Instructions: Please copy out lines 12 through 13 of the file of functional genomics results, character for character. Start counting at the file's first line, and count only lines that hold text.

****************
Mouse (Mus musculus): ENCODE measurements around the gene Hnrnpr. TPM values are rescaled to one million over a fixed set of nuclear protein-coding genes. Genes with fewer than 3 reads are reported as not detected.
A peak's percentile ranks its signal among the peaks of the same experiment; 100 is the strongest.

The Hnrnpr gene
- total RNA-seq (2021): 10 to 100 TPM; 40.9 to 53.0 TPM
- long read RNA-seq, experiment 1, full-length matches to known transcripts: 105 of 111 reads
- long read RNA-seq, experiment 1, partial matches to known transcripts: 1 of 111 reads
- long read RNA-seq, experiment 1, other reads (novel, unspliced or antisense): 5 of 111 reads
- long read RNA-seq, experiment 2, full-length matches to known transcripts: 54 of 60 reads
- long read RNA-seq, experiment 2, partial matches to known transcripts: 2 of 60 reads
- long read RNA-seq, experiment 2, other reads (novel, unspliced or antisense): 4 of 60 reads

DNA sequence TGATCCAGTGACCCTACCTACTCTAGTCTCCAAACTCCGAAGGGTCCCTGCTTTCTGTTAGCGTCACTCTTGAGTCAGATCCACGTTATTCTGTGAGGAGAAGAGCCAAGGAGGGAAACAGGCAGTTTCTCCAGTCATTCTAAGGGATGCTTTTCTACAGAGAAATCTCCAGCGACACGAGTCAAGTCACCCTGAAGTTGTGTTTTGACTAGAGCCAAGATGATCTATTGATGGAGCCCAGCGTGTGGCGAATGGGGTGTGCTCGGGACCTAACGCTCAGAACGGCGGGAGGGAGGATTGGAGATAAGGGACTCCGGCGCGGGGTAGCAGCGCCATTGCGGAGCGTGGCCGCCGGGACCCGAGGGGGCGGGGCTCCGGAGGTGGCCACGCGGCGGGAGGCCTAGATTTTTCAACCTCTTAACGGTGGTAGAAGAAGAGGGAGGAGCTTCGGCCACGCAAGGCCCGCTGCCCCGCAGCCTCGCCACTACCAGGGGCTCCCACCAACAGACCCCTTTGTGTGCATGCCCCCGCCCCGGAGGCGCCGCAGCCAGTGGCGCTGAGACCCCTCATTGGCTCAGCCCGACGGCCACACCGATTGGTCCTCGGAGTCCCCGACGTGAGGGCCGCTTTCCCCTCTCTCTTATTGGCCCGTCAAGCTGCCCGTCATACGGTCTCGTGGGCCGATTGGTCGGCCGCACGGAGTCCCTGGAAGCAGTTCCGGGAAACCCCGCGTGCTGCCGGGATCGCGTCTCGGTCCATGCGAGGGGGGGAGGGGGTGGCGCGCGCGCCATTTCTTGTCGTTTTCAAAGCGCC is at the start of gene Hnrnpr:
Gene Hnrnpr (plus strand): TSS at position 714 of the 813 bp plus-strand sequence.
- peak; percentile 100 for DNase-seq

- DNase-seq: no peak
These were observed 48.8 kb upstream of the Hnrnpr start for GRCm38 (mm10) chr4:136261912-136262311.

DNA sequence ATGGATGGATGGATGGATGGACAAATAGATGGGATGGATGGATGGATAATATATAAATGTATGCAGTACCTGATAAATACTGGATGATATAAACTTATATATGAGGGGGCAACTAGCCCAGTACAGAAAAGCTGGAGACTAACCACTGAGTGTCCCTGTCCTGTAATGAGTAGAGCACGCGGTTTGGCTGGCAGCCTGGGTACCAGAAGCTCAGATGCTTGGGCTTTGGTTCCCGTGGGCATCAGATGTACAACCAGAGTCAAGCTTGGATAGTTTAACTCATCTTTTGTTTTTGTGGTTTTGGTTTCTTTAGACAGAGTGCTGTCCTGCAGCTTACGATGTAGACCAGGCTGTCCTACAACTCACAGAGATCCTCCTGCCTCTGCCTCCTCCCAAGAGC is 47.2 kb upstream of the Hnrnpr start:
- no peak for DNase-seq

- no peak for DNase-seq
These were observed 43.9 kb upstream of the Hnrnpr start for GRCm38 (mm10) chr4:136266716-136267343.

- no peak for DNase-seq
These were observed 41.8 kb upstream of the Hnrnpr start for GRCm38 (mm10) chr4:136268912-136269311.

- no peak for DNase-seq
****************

Gene Hnrnpr (plus strand): TSS at position 714 of the 813 bp plus-strand sequence.
- peak; percentile 100 for DNase-seq